I’m Right. You’re Wrong.

March 16, 2011

Everyone wants to be right about everything, pretty much all the time, most especially when it comes to religion. Some people take it to the extreme of being willing to write hateful stuff on signs and stand out shouting mean things, and others will fly planes into buildings for their cause. Just as convinced as you are that you are right, there is someone else with an opposing view who is more convinced they are right, and willing to do something far more radical to prove it. It seems the more right we try to be, the more wrong we become.

Some of the most nasty, disgusting behavior I have seen (regarding religion) has been related to people trying to prove to others that they are right, and “the others” are wrong. The interesting thing is often it seems like those people, trying so hard to prove their point, are trying to convince themselves about what they believe more than anyone else. They are also usually scared of any type of question that might challenge their belief in any sort of way. And these questions can cause them to totally freak out, become emotional, and ensue in heated debate about the matter.

We can become so ugly when we think we are right about something. I hate that ugliness because it puts huge divides between us. Surely if what or who we say we believe in is big enough to believe in, it should not shake our belief in that thing or being when others have opposing views. I have friends who believe many different things when it comes to religion, politics, world views, and life in general. I can have conversations with them, hearing their point of views and sharing mine, without feeling like I have to convince them that they are wrong and I am right, just because I may not agree with them. And most times, even though I may not agree with their entire view, there are areas where I can find common ground of agreement; and on certain occasions that may be to merely “agree to disagree”.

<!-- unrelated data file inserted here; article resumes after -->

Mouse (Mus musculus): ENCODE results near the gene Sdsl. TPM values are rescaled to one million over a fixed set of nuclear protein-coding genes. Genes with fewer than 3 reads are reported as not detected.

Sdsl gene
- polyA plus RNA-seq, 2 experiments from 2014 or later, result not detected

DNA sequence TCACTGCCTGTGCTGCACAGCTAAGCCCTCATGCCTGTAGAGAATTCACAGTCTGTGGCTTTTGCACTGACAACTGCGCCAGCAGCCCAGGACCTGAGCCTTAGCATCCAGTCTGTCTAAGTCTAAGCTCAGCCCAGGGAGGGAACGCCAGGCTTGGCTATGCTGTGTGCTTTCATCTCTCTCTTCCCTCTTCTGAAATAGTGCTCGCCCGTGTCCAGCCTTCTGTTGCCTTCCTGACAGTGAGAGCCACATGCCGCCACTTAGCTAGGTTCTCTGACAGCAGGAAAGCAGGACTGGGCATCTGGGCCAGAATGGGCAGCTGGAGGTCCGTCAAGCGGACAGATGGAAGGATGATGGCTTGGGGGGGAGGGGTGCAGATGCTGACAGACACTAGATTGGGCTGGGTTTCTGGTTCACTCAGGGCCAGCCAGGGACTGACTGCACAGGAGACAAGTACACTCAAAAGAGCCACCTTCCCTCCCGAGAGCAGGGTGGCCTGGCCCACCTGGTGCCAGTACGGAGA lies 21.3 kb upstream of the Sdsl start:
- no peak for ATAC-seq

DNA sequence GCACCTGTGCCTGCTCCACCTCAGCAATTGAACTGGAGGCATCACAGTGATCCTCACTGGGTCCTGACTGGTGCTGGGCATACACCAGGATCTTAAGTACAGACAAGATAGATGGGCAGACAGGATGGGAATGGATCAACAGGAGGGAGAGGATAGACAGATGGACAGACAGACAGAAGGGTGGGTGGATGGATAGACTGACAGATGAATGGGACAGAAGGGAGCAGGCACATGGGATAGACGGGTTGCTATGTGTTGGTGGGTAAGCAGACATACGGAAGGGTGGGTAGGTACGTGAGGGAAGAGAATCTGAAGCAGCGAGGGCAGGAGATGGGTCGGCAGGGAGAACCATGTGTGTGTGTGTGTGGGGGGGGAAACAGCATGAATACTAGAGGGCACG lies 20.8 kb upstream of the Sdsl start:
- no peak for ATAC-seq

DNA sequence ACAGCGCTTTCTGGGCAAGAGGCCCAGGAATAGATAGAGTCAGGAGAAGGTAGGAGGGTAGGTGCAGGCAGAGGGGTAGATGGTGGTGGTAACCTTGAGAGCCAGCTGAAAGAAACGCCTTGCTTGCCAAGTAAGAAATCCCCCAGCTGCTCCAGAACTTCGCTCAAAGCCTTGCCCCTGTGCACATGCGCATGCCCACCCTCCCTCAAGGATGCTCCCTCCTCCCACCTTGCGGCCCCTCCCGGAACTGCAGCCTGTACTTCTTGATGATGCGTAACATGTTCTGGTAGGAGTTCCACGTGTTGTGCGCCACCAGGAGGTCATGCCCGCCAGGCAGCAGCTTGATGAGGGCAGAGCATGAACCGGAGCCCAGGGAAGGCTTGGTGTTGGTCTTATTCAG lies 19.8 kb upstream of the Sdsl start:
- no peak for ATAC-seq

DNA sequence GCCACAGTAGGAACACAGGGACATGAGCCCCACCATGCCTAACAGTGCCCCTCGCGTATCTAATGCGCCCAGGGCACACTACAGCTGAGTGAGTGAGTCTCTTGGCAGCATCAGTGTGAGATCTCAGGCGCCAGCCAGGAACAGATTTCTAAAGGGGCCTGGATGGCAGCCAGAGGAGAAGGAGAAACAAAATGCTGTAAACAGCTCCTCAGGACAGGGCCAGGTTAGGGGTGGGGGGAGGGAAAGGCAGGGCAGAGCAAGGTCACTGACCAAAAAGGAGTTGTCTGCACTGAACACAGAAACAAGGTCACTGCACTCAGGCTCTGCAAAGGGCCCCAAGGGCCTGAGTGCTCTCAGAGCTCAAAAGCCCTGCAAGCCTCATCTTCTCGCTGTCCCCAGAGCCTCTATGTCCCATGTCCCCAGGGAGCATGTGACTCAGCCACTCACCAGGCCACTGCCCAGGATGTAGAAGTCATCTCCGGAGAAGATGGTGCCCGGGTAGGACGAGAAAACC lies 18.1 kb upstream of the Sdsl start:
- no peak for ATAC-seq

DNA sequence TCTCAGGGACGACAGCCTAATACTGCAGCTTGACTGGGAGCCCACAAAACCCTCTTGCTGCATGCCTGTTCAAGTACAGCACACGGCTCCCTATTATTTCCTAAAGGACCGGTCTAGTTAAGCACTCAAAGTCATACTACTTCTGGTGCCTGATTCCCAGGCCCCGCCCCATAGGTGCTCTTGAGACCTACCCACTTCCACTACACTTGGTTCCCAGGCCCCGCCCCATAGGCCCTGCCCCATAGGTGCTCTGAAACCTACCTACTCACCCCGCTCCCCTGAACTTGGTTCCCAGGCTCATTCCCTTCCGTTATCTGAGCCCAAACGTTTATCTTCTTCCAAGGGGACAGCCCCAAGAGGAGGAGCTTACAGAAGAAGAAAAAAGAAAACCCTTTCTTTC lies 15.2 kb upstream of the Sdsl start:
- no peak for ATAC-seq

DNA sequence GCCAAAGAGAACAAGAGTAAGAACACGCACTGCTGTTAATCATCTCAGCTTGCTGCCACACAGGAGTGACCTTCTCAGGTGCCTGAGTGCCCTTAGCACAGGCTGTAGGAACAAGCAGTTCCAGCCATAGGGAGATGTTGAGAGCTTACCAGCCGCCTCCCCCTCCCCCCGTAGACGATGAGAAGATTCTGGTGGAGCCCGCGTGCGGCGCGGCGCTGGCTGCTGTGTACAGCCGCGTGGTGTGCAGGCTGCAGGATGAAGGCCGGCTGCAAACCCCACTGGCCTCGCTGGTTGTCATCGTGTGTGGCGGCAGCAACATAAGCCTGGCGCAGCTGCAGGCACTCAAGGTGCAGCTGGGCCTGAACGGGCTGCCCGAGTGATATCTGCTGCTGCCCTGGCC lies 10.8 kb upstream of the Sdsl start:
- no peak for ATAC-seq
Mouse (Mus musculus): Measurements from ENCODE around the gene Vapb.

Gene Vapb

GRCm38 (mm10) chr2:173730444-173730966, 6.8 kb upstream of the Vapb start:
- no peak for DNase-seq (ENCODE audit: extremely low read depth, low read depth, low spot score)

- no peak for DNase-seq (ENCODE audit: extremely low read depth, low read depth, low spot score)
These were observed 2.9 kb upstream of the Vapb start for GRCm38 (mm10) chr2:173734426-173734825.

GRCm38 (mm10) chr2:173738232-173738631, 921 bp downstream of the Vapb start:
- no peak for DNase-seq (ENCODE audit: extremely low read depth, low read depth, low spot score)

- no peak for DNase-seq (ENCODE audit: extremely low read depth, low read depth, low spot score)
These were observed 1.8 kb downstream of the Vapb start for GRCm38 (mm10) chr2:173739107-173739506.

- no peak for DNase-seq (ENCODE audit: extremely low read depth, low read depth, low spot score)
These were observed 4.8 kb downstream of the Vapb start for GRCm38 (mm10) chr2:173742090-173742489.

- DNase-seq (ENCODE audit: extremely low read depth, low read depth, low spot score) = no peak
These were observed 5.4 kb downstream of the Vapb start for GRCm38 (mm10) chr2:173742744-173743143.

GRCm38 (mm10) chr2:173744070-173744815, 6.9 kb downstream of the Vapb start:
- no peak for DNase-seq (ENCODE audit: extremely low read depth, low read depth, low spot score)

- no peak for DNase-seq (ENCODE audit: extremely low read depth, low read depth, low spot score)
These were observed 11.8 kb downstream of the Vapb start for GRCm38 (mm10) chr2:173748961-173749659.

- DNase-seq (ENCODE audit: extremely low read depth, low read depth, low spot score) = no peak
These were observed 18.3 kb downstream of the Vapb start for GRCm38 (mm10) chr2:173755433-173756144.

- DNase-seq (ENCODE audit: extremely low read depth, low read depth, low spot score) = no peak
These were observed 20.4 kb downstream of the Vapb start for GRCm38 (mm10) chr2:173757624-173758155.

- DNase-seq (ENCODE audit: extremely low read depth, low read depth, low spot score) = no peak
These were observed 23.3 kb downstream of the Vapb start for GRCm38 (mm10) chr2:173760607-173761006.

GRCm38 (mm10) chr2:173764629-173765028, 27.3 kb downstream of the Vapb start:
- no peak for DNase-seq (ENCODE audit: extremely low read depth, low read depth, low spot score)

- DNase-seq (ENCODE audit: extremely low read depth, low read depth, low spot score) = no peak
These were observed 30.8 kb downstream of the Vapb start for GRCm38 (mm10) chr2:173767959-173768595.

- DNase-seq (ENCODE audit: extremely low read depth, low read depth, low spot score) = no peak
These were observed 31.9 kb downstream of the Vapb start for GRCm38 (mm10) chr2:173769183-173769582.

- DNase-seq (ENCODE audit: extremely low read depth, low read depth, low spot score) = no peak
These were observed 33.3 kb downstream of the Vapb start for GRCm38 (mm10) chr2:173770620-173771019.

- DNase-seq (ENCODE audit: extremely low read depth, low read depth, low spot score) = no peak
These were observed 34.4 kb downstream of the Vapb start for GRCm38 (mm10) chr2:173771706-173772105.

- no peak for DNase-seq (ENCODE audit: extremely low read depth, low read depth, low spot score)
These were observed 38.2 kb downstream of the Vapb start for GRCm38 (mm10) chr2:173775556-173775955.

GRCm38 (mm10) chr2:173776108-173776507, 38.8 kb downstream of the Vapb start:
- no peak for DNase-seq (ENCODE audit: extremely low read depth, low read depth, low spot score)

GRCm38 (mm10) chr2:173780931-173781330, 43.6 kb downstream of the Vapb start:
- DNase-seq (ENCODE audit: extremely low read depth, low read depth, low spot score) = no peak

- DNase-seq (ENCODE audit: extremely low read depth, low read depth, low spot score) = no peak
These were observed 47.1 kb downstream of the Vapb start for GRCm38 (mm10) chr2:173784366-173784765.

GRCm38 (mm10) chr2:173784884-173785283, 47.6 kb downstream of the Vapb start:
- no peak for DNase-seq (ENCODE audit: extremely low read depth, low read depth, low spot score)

Now, I am not at all saying that we should all believe the same things, or not have strong opinions about things. I have very strong opinions, beliefs and views on pretty much everything, and I like it that way. Diversity in belief and lifestyle is what makes it fun to live in this world, for me. But I guess, over the years, I have just seen that the best way to tell someone what you believe, is to show them with your life, and if it doesn’t speak loud enough to convince them of your views, then your words will probably do nothing for your cause. One thing I know I am right about is one day we are all going to be very surprised about what we always thought was right and wrong, because we are all right in some ways, and we are all wrong in others. Until then, we all have the right to think we’re right but let’s try not to act wrong in trying to prove we’re right. Right?



Go to Heaven. Go to Hell.

March 16, 2011

Rob Bell’s new book “Love Wins” is apparently stirring up controversy. From what I can see, many Christians are thinking that he is saying that hell doesn’t exist, and that anyone, who wants to, can get into heaven, no matter what they believe. I have no idea what he says in his book, as I have not read it. I did however just watch a couple of interviews with him, and he didn’t seem to give any sort of really concrete, controversial answer in any way. His main point is just that God loves everybody, no matter what. I agree with that.